Repeal of Alaska Roadless Rule will halt much development in Tongass

USDA’s decision draws criticism from congressional delegation, kudos from conservationists

A Biden administration decision finalizing protections for Tongass National Forest, which restores longstanding roadless protections to the 9.37 million acres of rainforest, is drawing a broad spectrum of views about whether it will hurt or help the economy of Southeast Alaska.

U.S. Senators Lisa Murkowski and Dan Sullivan, both Republicans, were quick to criticize the decision as one that ignored state of Alaska requests along with data and analysis from the Trump administration, which supported the 2020 exemption from the Roadless Rule.

Murkowski labeled the Biden administration’s decision to restore those protections as “federal paternalism at its worst,” saying roughly 80% of that federal forest is already protected by existing law, land use designations, and the forest planning process.

This action will make it take longer, be more expensive, or even outright impossible to develop the limited infrastructure, including renewable energy, needed for a sustainable regional economy, she said.

Southeast Alaska residents have a right to connect their communities to sustain local economies, build renewable energy projects and responsible harvest resources, said Sullivan. Returning to the 2001 Roadless Rule undermines all of these, he said.

Austin Williams, legal and policy director for Trout Unlimited, said the decision was a long time coming. This strategy is designed to support local economies fueled by an intact and healthy forest, where tourism and fishing make up one in four jobs, Williams said.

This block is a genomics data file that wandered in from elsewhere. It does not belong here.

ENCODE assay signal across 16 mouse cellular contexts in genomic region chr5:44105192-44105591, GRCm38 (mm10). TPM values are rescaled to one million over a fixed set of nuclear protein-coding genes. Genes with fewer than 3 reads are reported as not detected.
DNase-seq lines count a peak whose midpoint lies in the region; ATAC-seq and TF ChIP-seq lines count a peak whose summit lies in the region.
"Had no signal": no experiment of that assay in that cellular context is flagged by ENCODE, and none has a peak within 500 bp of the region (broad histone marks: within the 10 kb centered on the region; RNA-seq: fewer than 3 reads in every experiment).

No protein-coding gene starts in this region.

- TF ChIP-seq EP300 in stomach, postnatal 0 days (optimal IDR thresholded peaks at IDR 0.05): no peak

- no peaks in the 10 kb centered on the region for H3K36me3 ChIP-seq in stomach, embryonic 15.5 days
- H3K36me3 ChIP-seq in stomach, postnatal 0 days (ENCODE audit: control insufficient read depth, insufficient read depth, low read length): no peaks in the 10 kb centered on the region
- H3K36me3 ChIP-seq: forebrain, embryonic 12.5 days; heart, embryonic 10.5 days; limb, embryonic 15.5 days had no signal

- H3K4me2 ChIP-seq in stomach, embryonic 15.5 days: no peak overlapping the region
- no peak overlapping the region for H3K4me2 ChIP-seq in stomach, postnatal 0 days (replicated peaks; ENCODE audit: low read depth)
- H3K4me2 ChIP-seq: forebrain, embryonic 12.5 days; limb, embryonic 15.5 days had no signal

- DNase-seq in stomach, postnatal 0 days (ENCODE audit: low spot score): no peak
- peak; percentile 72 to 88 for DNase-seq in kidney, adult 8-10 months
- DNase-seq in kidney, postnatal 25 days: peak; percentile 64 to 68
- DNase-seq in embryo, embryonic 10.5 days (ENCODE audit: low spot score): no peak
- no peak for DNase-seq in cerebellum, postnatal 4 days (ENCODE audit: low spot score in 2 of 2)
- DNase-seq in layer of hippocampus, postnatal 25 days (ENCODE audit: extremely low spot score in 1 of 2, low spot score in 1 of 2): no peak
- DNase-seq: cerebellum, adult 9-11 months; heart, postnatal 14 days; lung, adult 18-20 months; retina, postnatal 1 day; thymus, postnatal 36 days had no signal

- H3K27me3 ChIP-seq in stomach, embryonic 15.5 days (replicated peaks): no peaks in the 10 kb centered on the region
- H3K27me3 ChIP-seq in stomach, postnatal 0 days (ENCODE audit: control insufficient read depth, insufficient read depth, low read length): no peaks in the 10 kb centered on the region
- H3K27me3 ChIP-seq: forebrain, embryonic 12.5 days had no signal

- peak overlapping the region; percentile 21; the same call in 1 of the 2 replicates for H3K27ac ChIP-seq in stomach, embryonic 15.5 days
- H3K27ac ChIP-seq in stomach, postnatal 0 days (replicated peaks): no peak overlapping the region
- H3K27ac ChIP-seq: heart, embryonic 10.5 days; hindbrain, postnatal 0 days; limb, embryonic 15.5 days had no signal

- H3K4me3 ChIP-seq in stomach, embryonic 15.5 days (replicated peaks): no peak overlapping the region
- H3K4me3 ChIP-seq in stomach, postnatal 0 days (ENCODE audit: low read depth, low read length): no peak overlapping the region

SalmonState, the conservation entity focused on protecting habitat critical to salmon, praised the decision of the USDA, saying they look forward to working with the U.S. Forest Service on how to make tourism, fisheries and the Tongass National Forest work better for Alaskans. Southeast Alaska is home to a very diverse urban and rural culture, including ancestral and unceded territory of the Tlingit Haida and Tsimshian tribes. Wild salmon critical to these tribal cultures nourish the ecosystem, and protection of salmon habitat is also critical.

Commercial fisheries contribute $1 billion to the economy of Southeast Alaska each year and are one of the region’s biggest employers. Eagles, bears and other wildlife who feed on the salmon also attract thousands of visitors to the area each year, further contributing to the regional economy.

The USDA’s Southeast Alaska Sustainability Strategy prioritizes locally-led sustainable economic development, stream restoration, resiliency to a changing climate and recreation.

“Restoring roadless protections listens to the voices of Tribal Nations and the people of Southeast Alaska while recognizing the importance of fishing and tourism to the region’s economy,” said Secretary of Agriculture Tom Vilsack.

The 16.7-million-acre Tongass National Forest represents the largest intact tract of coastal temperate rainforest on earth and is considered critical for carbon sequestration and carbon storage to help mitigate climate change. The USDA cites America’s forests as a key climate solution, absorbing carbon dioxide equivalent to more than 10% of U.S. annual greenhouse gas emissions.